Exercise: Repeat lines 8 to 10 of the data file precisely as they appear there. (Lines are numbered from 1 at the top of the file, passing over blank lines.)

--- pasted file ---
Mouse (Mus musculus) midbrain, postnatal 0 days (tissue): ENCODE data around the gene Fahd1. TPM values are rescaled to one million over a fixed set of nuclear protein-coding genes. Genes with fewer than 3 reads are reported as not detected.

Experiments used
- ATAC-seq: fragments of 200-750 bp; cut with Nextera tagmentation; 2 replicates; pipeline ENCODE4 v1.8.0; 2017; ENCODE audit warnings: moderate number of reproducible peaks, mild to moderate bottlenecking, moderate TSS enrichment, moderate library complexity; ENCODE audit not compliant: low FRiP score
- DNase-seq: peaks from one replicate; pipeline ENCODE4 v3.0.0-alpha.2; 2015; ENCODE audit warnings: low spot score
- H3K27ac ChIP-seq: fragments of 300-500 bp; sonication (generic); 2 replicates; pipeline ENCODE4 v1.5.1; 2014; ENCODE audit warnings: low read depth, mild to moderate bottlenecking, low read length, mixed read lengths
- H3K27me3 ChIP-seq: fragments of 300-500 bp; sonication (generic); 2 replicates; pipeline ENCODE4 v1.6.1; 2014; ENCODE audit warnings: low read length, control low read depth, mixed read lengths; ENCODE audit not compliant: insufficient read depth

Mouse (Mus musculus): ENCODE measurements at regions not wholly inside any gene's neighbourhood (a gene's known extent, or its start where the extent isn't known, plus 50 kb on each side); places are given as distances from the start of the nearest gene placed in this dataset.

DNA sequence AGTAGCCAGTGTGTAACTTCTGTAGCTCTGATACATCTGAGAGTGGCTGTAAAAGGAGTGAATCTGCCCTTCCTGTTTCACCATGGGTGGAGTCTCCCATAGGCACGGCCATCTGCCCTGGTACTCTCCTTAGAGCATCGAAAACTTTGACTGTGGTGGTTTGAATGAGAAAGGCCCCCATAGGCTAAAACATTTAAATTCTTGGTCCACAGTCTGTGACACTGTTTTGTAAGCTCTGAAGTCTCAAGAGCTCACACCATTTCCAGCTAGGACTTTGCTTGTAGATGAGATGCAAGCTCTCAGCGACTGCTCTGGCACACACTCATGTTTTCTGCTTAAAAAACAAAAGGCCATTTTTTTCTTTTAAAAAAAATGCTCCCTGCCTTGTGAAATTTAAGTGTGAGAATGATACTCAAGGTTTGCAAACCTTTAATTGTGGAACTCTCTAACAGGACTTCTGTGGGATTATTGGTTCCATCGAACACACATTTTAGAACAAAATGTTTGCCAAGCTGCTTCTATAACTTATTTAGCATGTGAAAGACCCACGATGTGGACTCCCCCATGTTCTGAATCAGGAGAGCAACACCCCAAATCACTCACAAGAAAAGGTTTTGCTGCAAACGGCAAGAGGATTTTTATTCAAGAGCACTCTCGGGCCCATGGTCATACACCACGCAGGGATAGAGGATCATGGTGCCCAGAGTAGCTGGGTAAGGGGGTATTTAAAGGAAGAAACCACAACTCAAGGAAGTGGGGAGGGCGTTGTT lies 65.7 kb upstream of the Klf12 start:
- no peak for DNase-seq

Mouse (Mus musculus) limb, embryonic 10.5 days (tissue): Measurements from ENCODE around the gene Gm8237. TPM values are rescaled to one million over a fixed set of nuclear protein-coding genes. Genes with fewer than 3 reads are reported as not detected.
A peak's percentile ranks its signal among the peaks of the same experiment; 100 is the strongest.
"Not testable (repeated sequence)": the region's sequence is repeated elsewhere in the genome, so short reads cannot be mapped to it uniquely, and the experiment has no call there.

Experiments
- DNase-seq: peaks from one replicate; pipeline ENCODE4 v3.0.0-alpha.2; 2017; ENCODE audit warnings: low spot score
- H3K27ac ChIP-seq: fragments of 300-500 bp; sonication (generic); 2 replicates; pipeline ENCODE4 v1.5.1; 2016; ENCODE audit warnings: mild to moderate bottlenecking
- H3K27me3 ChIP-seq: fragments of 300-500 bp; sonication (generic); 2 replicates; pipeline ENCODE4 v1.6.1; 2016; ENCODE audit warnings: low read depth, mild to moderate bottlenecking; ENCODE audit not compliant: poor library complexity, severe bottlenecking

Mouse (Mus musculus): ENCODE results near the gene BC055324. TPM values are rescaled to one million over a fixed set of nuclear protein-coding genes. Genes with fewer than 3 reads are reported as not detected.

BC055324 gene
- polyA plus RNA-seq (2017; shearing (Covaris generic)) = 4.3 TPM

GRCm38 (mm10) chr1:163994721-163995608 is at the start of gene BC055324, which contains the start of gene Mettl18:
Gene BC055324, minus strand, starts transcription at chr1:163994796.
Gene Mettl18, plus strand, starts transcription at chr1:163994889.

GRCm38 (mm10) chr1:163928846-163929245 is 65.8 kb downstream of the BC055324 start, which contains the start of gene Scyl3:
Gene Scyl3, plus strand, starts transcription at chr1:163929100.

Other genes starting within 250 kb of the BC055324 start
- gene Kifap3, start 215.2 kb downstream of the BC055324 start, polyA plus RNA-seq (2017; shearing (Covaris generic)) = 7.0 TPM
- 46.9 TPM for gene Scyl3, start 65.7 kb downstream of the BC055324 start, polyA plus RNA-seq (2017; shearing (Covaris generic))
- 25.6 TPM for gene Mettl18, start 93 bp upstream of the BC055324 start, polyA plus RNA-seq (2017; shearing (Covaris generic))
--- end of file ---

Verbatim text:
DNA sequence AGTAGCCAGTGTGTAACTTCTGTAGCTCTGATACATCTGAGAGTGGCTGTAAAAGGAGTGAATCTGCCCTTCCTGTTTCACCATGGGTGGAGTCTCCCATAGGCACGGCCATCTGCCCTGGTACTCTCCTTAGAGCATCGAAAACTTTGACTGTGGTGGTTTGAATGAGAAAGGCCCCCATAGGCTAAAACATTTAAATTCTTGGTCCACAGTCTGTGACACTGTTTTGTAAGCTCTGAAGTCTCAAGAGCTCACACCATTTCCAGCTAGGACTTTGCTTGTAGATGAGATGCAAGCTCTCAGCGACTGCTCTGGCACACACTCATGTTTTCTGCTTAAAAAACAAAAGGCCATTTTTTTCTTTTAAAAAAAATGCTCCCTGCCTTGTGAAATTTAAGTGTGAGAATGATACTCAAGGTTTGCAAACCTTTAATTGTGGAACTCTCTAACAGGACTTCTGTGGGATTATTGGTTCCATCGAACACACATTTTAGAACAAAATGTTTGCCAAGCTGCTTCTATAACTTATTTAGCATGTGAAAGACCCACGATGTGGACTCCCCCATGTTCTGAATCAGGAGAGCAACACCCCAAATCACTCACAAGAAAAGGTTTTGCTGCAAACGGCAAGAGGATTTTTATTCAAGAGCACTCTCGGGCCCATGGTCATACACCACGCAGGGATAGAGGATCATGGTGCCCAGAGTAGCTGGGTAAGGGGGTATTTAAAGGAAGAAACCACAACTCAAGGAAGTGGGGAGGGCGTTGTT lies 65.7 kb upstream of the Klf12 start:
- no peak for DNase-seq

Mouse (Mus musculus) limb, embryonic 10.5 days (tissue): Measurements from ENCODE around the gene Gm8237. TPM values are rescaled to one million over a fixed set of nuclear protein-coding genes. Genes with fewer than 3 reads are reported as not detected.